Volume 2, Issue 2
2nd Quarter, 2007

Standard Gauge: Chapter Three

Keith Henson

June 2106

One reason for traveling by train--besides it being the best way ever found to travel with children--is to see the sights.

Since you can't see the sights at night, the holiday train pulled into Greensburg, Pennsylvania at 4 pm and stopped at the gargoyle encrusted train station under the Jacobean clock tower. 

Greensburg had lost the usual percentage but now had a population just short of 10,000--only a third smaller than it had before the crash.  It had been picked as one of the two places for the refugees from the mothballing of Pittsburgh, and had absorbed about a third of them.  The rest had come from smaller places that were no longer socially viable in a state with only 125,000 people.

Before the population crash, parking a train on a main line was unthinkable, but Ed Bledsoe knew through his interface to rail traffic that no other trains were due to come through on the West bound line before noon the next day, the engineers in those trains knew where Ed's was parked and, of course, there were machine intelligences watching over the entire rail network that knew to the meter where trains were and how fast they were going.  In any case, if you wanted to stop at the Greensburg station, there was no other choice.

Ed had been a rail fan in his mid-forties rather than a railroad engineer a hundred years before and could remember watching the main line through Pennsylvania when sixty trains a day went through.

That was down from 120 trains a day in the middle of the steam era, but the trains of the late 20th to early 21st century were much longer than those of the steam era and very heavy.  Trains in that day had multiple roaring engines pulling and pushing through the Gallitzin summit tunnels [2].  Ed had remembered his train watching days fondly as the holiday train passed through the tunnels early that afternoon.

When nanotechnology fabricators [3] started producing products locally, rail freight traffic dwindled everywhere.  It had fallen much further when almost all of the population withdrew from the physical world.

Now freight trains carried only food--the one thing the fabricators simply would not produce--and not a lot of that, since there were only about 5.5 million physical state people left in all of North America.

In times past such a drop in traffic would have resulted in the railroads being abandoned.   But they were not.  In one of the last acts of governments before the politicians abandoned the physical world, the rail system was transferred to NARF, North American Rail Fans. 

Like most legislation passed around that time it was suspiciously well written, especially if you didn't read it closely.  NARF discovered the wording encouraged it to replace tracks that had been ripped out and even build new tracks.  Like other historically oriented organizations it didn't loose a high percentage of members in the crash--perhaps because playing with their giant toys had much the same attraction as the uploaded life.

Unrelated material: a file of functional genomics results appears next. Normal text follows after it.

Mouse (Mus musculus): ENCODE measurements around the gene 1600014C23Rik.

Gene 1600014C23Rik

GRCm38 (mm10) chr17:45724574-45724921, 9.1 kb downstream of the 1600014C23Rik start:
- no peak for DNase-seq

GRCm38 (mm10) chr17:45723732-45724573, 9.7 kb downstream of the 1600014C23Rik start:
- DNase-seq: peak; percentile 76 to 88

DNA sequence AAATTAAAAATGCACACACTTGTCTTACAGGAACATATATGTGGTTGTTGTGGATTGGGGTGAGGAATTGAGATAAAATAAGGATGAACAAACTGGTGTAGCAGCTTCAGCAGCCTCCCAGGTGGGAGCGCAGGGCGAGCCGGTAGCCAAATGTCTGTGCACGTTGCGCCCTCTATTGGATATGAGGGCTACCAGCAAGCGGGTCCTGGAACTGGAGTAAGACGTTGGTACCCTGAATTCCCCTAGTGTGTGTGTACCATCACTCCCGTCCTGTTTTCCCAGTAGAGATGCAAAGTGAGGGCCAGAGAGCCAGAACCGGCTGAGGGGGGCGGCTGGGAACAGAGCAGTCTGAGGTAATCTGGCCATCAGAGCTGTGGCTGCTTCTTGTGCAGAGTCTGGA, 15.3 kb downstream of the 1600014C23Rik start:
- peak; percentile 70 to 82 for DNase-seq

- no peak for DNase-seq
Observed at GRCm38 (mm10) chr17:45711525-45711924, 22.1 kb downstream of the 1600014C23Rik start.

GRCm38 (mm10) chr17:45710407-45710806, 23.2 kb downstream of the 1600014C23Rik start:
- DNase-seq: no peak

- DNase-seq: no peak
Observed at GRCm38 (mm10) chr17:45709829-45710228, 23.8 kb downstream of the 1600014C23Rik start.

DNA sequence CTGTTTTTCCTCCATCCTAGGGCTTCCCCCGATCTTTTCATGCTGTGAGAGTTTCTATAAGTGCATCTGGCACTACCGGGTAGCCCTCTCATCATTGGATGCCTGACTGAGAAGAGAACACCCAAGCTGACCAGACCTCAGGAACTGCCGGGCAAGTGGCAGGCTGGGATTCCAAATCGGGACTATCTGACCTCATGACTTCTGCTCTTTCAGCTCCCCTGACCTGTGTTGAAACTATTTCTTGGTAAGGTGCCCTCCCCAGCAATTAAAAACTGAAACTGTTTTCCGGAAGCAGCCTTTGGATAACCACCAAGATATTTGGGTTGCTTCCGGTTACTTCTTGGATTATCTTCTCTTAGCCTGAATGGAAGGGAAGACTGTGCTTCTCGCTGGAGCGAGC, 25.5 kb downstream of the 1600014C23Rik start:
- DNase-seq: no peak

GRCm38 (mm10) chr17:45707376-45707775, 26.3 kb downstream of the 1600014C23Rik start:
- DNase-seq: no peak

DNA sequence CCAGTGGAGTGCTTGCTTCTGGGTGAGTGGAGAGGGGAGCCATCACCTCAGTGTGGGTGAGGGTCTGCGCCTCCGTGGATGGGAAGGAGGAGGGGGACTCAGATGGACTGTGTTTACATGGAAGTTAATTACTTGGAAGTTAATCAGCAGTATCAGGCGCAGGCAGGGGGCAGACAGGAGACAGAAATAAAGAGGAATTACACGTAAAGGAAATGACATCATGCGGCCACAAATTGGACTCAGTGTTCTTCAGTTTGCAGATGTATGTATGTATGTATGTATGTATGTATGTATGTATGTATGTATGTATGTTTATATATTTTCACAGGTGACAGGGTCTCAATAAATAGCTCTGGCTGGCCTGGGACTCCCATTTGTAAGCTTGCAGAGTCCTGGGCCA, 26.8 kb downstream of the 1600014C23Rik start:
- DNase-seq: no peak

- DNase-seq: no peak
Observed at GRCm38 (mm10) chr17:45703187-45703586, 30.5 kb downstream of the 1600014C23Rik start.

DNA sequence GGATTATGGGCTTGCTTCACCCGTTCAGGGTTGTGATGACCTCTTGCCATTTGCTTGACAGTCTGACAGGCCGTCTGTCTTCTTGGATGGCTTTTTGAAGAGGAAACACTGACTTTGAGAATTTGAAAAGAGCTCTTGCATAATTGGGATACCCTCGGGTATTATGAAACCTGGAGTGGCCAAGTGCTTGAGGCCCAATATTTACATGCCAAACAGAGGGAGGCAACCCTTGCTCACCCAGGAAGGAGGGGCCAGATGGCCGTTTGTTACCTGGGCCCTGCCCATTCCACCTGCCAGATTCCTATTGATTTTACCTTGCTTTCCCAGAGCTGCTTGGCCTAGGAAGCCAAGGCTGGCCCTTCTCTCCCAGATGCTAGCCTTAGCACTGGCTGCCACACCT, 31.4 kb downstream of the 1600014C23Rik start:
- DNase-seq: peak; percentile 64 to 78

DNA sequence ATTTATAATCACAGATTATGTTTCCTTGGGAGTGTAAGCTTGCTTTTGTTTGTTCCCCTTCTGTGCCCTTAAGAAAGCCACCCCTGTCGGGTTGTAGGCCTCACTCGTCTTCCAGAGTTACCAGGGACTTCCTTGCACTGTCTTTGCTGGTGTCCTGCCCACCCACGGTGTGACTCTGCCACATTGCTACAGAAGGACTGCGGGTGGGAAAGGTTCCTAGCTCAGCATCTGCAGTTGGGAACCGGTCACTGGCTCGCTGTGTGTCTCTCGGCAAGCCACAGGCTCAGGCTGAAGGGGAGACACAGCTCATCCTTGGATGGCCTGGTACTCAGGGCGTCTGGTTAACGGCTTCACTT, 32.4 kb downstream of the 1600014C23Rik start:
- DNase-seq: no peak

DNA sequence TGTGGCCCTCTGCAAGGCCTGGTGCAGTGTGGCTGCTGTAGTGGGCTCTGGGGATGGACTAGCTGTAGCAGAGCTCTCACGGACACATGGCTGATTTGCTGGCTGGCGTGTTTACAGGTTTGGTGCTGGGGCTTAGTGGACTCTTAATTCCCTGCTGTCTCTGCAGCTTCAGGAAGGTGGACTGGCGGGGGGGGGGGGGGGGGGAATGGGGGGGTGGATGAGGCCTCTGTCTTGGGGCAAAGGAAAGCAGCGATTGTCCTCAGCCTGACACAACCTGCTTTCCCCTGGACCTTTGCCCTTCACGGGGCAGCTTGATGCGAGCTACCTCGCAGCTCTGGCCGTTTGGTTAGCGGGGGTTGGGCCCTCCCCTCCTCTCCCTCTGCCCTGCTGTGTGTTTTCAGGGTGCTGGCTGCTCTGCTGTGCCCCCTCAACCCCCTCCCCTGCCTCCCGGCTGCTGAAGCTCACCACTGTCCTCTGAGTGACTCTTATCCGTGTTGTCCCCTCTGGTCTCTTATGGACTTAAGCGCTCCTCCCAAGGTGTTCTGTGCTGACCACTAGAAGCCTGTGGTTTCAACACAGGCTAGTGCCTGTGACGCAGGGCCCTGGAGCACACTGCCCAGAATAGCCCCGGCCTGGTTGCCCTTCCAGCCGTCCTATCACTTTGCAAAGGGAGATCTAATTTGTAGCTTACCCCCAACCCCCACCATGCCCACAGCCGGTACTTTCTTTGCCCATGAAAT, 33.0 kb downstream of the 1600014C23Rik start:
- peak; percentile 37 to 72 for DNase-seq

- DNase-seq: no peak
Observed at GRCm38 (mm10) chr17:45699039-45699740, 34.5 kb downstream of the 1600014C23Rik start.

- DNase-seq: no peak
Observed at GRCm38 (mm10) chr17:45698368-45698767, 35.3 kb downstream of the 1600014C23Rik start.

Of course the rail fans were aided by nearly unthinkable amounts of largely invisible automation.  Without the aid of nanomachines [4] similar to those that mothballed the cities, it would have been impossible for a few thousand rail fans to maintain 300,000 miles of track from Mexico to Alaska. 

Nanomachines and their cousins--up to track alignment machines the size of a locomotive--maintained the track to perfection, aligning it, rot proofing the ties, maintaining the bridges, inhibiting brush and trees from growing into the right of way, making certain the rails did not crack, even making welded rail out of clickity-clack (bolted) track.

And, of course, repairing the engines and cars.  Prior to the fuel crisis of early 21st century diesel engines on locomotives were seldom shut down because temperature cycling caused the seals in the water-cooling system to leak. Actively repaired engines simply didn't have that problem.

Ed quit musing about the chain of events that had brought him the best working hobby anyone ever had and shut off the engines.  They quit with a final LUB, wheeeeeze.   The relative silence had a strange feeling as Ed's noise-canceling ear implants shut themselves off.

He and Mike DeLong shooed out the kids who had been riding in the cab, then secured the engine, setting the hand brake and closing valves but not bothering to lock the cab--vandalism simply didn't happen now.

Ed had been over this route stopping in Greensburg several times a year for the past forty-five years.  Mike, who was almost a hundred years younger than Ed, had been born there, though his parents had finally succumbed to the pull of the uploaded life.  Both had friends in Greensburg who expected them to stay any time they stopped there.

They walked back along the track to the stairs that led down under the tracks, into the station and out the front.  There was a rack of bicycles, a row of electric cars and a few small trucks parked at the station.  As they were walking toward them a rider-less bicycle glided up and put itself in the rack.  Ed didn't often bring up the differences in their ages but this prompted him.  Shaking his head he commented.